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Though it is not directly stated in the text, a few things can certainly be inferred about how Job felt concerning his home and homeland.
According to the Old Testament, Job was so blessed by God that he was "the greatest man among all the people of the East" (Job 1:3). He had a house full of children, fields full of animals, and a large number of servants. He was wealthy and prosperous. But he is described as one who "feared God and shunned evil" (v.1).
Based on this description, we can infer that Job was nothing but grateful for his blessings. We also know that though he loved his children very much, after events of celebration (eating and drinking for several days), Job would send to have them purified. He would sacrifice a burnt offering just in case they "sinned and cursed God in their hearts" (v.5). This shows that though Job himself was a follower of God, he did not believe his children to be. He worried about the sins of his family and the condition of their hearts and took upon himself to carry out ritualistic cleansing on their behalf.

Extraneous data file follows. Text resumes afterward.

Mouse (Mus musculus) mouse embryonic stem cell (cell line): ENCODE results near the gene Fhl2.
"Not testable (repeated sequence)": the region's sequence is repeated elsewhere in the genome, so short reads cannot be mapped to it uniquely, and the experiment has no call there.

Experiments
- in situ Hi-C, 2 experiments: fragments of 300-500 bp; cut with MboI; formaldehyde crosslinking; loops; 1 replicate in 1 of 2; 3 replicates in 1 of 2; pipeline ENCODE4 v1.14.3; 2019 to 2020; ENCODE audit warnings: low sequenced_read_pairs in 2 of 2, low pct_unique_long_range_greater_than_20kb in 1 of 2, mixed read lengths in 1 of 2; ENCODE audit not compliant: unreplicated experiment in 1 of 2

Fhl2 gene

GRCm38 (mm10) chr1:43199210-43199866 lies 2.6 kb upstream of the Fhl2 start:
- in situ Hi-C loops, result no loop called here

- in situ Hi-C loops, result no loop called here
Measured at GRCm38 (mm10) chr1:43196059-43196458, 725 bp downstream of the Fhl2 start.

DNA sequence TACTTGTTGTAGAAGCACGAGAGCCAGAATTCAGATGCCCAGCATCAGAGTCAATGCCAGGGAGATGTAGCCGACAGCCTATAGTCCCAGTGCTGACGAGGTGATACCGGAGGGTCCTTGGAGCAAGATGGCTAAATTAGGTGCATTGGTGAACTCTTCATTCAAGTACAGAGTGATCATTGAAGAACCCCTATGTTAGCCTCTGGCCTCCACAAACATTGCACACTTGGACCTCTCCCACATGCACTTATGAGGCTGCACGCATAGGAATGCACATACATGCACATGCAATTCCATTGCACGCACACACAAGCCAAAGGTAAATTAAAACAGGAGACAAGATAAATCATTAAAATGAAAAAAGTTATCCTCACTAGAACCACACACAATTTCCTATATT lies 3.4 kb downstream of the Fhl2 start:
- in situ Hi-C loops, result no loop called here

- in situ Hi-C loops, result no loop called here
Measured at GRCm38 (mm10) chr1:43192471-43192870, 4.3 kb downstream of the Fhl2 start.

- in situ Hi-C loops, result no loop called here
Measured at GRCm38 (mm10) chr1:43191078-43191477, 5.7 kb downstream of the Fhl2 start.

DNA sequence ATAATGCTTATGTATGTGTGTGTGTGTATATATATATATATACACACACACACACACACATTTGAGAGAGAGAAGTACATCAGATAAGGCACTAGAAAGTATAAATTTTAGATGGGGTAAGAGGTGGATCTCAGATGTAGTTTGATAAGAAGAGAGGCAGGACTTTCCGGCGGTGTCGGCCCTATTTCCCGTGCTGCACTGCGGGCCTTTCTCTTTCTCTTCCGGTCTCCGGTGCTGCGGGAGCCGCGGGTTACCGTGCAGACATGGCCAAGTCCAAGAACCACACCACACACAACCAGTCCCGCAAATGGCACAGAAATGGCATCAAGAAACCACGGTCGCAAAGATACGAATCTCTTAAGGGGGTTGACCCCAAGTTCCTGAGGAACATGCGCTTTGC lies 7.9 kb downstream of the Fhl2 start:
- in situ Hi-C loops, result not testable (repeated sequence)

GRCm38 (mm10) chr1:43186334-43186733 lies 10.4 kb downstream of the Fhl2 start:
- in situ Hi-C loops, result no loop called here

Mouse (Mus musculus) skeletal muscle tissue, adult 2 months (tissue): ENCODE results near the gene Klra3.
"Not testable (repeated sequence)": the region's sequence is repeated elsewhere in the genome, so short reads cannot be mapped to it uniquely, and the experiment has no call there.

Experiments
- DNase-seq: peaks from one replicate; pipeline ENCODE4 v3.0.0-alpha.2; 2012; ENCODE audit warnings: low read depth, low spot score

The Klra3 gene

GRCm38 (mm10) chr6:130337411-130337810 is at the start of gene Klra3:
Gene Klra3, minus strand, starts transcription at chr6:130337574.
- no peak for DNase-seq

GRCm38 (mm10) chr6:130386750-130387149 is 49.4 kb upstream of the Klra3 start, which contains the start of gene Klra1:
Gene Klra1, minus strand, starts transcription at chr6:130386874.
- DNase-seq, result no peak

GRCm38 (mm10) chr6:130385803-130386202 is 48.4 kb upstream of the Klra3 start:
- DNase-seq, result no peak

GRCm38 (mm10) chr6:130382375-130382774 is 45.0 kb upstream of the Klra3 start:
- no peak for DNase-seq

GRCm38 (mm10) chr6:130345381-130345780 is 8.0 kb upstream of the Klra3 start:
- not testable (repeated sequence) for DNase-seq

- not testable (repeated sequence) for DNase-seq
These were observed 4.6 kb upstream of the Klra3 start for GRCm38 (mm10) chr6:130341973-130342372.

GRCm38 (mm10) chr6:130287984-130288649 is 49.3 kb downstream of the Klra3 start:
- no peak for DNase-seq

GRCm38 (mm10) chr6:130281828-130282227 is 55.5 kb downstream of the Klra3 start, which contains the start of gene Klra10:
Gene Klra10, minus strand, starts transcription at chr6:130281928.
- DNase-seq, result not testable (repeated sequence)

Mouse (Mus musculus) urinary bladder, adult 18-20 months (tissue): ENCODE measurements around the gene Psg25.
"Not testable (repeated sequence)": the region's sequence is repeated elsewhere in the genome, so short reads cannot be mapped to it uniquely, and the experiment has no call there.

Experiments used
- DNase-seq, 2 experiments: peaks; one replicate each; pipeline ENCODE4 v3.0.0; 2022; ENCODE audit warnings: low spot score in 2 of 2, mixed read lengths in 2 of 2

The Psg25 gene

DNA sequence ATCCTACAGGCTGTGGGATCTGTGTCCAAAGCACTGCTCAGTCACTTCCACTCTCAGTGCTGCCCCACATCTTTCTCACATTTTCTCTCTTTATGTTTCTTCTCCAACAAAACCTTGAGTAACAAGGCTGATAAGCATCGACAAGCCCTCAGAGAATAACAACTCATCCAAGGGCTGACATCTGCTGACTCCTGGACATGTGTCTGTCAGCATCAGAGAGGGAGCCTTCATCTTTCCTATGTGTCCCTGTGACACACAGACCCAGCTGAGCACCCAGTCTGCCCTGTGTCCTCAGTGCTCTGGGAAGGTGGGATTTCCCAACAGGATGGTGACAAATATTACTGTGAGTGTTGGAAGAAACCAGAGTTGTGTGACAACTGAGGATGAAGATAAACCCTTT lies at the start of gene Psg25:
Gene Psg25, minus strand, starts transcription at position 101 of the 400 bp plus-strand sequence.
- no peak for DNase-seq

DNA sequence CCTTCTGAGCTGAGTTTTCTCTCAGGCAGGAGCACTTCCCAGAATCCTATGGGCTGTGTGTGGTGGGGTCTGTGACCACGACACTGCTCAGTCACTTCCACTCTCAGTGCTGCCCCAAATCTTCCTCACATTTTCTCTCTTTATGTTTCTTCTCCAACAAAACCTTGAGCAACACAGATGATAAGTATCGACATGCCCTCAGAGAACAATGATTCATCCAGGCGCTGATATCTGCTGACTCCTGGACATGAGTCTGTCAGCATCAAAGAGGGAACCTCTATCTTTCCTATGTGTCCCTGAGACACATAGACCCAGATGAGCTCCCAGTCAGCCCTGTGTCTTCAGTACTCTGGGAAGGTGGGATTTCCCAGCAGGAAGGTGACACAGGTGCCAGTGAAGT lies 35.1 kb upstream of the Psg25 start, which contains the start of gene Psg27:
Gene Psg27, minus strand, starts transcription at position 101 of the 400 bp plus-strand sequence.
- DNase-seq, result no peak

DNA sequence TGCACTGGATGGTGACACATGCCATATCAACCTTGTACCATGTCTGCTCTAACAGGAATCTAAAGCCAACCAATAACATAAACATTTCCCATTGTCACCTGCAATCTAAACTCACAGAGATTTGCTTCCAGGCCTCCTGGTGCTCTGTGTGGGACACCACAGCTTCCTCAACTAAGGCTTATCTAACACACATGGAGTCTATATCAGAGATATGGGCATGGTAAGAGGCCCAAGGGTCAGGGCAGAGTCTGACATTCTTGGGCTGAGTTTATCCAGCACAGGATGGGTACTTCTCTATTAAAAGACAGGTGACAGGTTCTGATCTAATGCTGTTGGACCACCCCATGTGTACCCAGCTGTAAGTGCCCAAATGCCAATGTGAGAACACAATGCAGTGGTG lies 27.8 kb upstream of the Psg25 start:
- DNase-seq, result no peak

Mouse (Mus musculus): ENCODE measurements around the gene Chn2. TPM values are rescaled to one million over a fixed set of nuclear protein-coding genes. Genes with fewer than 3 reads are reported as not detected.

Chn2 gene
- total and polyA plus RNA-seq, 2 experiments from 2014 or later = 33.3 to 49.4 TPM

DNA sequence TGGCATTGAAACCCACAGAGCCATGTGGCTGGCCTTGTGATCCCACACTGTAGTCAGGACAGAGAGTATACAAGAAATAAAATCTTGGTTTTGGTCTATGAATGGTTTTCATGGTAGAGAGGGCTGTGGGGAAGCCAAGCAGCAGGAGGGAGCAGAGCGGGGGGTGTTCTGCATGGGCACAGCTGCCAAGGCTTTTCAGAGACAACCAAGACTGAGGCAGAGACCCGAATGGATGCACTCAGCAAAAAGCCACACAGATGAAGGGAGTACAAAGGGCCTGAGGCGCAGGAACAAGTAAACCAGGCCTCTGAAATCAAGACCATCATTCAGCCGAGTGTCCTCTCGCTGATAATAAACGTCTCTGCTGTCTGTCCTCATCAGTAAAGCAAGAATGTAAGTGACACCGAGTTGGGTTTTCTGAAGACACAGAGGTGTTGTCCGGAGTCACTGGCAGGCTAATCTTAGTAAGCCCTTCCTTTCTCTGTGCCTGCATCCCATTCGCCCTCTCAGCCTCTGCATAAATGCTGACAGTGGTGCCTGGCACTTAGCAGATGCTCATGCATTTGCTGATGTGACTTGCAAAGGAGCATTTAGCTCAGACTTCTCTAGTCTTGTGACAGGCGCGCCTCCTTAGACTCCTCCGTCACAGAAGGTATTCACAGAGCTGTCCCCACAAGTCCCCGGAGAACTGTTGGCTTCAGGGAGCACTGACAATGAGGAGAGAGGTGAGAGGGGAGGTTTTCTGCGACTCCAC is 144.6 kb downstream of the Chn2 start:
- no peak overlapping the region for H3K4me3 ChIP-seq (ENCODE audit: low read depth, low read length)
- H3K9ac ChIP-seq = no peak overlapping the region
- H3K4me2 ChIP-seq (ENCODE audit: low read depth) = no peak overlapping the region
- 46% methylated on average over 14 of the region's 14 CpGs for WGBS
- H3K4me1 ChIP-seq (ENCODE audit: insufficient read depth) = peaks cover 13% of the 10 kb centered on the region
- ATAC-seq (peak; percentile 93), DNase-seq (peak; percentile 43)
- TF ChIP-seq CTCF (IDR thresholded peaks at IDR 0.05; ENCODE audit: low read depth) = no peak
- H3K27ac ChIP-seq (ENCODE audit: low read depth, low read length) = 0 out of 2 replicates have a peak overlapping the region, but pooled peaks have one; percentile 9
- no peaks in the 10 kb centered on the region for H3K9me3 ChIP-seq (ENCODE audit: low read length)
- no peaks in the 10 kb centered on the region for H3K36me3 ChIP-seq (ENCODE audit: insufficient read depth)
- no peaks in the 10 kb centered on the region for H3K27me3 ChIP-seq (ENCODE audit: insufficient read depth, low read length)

Despite his great love for his family, we see that Job is actually devoted to God above everything else. The rest of the story outlines the many terrible and horrific things that God allows to happen to Job's family, his land, his animals, and all of his wealth. Through everything, Job never once turns his back on God. He endures the hardship giving God the praise all the while. He displayed the same humility and reverence for God in his time of wealth and prosperity as he did when everything was taken away, showing that he prioritized material things (his home and homeland) beneath God.
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